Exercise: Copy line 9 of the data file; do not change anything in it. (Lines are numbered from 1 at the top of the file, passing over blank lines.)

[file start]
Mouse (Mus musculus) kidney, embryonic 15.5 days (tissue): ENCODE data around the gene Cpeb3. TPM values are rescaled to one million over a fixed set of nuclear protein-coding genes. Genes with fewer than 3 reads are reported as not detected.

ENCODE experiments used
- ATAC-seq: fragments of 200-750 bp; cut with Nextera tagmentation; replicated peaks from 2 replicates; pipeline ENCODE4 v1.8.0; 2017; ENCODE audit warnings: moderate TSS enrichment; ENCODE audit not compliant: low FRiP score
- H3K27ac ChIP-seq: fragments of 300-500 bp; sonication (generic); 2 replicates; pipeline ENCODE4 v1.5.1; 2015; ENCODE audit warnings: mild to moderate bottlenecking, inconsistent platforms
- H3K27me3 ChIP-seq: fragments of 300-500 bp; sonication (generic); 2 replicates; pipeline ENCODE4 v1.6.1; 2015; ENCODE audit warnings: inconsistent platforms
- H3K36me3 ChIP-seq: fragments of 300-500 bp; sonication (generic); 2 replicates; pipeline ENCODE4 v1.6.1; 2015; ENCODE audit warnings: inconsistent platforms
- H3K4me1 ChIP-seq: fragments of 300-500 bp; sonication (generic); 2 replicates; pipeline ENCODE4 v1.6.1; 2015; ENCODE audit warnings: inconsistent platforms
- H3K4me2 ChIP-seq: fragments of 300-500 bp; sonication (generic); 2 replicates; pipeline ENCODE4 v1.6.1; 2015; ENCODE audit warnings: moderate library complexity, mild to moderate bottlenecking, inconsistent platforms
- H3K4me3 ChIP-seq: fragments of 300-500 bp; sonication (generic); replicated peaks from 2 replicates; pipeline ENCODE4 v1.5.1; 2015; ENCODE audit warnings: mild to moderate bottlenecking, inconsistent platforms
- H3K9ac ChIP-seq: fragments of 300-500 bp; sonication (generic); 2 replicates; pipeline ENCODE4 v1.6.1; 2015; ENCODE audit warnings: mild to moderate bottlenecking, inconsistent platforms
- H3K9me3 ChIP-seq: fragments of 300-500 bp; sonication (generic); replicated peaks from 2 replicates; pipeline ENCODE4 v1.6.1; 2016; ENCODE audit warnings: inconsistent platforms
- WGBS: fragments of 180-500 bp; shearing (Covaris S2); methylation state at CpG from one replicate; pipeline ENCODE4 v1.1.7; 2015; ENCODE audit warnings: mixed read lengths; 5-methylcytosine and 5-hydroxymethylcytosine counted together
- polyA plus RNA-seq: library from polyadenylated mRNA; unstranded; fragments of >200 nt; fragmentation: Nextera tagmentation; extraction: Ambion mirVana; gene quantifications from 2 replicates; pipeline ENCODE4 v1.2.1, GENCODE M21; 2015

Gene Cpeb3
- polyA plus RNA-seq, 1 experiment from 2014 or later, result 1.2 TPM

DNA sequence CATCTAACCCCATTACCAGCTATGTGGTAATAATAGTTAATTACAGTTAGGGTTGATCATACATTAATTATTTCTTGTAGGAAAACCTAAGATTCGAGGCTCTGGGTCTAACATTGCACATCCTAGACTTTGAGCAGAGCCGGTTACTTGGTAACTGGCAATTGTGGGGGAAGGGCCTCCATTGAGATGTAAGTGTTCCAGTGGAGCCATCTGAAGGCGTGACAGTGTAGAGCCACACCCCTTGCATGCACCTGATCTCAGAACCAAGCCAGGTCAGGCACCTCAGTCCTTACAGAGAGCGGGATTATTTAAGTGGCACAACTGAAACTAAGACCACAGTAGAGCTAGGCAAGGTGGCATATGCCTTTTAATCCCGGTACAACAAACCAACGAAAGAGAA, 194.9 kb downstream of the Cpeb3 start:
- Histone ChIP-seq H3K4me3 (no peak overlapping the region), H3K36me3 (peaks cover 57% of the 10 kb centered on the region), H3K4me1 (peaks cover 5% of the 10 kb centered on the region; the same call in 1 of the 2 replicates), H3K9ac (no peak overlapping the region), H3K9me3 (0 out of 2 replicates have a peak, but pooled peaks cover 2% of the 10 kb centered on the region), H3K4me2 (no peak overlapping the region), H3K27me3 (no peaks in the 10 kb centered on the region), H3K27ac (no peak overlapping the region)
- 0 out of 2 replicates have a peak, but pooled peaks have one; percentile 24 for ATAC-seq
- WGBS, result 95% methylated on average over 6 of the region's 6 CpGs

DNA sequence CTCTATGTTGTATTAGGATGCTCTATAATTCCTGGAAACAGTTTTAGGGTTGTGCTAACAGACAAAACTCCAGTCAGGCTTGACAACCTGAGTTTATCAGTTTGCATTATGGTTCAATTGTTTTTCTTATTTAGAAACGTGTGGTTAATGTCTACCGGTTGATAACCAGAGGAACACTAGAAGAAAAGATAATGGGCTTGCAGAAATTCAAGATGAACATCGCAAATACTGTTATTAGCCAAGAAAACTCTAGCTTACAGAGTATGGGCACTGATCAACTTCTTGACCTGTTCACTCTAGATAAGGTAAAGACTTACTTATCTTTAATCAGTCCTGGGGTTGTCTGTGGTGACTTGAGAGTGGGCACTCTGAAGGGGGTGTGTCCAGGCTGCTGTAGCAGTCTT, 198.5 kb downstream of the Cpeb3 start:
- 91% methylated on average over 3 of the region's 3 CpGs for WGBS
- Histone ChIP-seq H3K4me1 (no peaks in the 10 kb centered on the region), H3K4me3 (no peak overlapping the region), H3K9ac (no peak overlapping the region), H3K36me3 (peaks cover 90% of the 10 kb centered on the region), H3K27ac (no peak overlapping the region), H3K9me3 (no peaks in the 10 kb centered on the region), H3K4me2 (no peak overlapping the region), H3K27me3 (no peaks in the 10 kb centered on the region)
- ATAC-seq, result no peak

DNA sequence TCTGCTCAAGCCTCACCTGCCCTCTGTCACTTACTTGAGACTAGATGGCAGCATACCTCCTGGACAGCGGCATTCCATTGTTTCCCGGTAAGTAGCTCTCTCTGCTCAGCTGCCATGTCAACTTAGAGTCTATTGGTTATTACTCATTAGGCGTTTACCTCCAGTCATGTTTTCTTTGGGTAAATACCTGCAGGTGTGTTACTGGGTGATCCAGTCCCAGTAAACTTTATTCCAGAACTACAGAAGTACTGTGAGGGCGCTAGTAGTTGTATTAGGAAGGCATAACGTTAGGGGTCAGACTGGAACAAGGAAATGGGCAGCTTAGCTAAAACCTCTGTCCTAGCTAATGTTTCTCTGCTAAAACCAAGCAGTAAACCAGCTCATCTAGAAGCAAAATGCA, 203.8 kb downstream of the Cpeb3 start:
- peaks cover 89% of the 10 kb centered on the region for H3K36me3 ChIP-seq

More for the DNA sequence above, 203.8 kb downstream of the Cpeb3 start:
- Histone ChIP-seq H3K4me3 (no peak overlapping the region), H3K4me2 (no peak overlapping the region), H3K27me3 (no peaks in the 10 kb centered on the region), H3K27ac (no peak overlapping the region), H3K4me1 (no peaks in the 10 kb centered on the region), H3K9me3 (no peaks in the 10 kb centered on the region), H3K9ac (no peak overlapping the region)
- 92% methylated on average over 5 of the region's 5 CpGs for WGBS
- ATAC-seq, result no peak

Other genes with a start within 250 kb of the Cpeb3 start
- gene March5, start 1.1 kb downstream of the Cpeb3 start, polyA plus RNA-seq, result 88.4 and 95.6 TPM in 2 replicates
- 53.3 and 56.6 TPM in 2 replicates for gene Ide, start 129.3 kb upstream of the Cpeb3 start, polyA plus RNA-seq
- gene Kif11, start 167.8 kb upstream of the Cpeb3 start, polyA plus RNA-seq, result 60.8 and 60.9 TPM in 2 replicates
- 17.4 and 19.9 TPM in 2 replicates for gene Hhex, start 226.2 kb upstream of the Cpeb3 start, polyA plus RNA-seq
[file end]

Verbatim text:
- H3K4me3 ChIP-seq: fragments of 300-500 bp; sonication (generic); replicated peaks from 2 replicates; pipeline ENCODE4 v1.5.1; 2015; ENCODE audit warnings: mild to moderate bottlenecking, inconsistent platforms